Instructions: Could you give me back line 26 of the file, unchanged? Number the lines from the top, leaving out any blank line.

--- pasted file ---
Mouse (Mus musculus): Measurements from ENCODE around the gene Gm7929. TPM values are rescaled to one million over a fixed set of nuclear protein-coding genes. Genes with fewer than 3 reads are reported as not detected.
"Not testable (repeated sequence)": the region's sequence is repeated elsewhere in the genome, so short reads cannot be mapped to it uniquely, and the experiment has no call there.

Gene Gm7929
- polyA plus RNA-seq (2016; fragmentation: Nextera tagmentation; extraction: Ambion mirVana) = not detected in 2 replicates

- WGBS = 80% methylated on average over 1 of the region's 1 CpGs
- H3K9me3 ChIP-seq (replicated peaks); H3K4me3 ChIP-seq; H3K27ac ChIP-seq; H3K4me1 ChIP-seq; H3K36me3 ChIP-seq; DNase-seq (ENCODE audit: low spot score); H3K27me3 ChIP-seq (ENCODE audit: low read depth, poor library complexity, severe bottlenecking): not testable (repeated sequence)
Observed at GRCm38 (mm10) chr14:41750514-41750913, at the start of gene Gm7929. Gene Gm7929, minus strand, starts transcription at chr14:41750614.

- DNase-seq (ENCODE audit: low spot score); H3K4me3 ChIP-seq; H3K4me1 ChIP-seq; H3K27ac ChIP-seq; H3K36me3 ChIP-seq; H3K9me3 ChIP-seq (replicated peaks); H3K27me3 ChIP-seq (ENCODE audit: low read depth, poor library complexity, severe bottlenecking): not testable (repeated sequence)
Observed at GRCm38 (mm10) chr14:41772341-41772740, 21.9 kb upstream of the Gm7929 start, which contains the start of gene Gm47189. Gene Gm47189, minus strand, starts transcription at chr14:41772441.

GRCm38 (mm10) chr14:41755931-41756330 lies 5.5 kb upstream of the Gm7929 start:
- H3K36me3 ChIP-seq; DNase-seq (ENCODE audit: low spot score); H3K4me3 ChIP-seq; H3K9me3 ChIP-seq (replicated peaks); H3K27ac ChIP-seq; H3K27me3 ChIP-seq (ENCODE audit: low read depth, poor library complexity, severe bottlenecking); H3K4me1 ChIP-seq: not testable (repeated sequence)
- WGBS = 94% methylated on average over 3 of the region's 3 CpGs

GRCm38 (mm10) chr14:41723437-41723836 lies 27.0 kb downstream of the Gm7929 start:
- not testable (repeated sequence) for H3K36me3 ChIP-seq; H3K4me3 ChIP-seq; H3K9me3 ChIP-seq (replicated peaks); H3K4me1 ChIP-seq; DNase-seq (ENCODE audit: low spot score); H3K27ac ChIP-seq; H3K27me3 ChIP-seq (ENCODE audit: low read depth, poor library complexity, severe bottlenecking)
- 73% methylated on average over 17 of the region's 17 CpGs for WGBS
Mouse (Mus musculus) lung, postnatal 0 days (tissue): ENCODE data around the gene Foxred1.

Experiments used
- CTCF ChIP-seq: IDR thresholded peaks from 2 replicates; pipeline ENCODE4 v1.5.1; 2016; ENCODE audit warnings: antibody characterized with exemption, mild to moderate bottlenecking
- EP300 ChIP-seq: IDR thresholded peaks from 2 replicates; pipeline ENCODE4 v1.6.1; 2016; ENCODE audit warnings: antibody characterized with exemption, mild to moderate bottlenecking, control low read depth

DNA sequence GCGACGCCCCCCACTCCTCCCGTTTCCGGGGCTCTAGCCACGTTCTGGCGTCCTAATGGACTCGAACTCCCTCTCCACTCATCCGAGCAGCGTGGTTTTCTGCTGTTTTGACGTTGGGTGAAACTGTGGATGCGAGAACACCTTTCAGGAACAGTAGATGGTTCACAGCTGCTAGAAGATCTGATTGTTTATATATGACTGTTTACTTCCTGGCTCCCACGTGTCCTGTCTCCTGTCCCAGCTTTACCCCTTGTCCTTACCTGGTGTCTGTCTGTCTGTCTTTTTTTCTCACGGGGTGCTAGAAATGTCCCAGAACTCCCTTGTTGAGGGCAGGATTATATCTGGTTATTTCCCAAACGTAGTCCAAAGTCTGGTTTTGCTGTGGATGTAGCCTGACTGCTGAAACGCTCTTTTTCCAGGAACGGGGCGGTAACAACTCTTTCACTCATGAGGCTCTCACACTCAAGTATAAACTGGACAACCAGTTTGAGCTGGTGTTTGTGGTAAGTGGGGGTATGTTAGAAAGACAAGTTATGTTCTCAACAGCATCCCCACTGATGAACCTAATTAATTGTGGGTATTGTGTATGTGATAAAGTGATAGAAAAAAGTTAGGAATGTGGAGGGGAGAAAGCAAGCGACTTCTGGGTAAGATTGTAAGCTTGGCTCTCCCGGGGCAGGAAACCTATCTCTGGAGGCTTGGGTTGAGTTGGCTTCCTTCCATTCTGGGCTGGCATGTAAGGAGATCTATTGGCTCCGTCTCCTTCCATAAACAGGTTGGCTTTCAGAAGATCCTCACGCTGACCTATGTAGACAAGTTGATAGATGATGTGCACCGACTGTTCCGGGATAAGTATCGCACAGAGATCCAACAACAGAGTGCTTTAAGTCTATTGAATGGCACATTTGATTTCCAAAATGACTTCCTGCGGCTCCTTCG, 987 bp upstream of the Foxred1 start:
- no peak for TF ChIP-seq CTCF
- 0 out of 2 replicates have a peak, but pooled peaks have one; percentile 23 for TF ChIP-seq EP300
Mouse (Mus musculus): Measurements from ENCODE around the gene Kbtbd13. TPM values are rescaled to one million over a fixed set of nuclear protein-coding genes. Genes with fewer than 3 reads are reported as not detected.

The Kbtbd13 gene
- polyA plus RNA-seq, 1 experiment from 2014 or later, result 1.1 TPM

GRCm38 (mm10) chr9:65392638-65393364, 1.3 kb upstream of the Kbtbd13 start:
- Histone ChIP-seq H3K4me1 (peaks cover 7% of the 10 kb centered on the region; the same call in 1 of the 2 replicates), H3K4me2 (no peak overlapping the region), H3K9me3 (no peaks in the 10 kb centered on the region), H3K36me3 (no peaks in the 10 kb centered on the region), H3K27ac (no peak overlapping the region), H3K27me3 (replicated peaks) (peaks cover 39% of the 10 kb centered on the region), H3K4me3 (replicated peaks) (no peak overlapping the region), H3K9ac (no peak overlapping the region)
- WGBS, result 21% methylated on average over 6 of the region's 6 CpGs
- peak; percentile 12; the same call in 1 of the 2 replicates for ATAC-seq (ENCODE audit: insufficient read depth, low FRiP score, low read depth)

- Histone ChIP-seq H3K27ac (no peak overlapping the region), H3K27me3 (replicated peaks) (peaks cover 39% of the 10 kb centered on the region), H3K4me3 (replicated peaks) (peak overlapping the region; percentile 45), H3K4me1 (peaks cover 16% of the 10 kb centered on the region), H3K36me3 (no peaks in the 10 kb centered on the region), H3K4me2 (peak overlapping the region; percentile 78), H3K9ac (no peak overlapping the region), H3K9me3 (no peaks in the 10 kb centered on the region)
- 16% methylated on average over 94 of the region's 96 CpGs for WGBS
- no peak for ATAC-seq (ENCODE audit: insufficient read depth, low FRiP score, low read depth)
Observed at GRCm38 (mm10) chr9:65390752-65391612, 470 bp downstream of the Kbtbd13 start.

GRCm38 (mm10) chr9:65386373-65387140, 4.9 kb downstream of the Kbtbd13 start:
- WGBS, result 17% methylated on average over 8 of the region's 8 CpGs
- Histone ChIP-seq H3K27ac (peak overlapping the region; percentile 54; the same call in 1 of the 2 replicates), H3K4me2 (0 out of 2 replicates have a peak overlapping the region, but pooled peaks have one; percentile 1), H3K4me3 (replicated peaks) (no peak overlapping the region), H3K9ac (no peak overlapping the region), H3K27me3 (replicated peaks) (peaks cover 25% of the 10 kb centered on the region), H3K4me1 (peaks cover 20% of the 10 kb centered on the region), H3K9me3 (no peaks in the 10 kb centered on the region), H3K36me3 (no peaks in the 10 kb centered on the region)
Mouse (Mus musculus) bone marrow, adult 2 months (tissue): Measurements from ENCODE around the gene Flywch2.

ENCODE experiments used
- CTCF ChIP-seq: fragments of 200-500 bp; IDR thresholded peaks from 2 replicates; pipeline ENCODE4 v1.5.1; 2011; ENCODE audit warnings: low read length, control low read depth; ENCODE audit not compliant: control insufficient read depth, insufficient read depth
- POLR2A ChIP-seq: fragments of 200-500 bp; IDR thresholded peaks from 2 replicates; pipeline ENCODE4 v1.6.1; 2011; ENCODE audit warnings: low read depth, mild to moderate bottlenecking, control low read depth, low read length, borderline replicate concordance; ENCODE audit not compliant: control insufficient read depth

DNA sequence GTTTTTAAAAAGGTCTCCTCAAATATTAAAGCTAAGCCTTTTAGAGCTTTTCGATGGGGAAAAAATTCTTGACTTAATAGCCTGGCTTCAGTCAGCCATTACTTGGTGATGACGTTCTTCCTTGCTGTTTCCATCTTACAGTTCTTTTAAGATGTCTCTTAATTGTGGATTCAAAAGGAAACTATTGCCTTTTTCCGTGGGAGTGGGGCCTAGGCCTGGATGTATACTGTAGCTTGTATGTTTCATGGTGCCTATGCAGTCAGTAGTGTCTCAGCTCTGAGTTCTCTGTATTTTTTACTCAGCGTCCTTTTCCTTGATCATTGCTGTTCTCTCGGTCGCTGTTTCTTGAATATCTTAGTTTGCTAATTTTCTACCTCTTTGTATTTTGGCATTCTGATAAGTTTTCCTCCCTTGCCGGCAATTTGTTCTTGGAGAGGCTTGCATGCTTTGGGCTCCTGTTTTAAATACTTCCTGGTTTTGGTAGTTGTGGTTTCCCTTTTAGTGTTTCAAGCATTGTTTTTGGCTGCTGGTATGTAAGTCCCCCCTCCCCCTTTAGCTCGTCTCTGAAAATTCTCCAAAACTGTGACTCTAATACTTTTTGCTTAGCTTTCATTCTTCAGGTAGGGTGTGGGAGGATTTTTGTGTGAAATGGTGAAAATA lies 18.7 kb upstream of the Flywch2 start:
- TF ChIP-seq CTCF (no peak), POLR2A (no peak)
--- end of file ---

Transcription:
GRCm38 (mm10) chr9:65392638-65393364, 1.3 kb upstream of the Kbtbd13 start: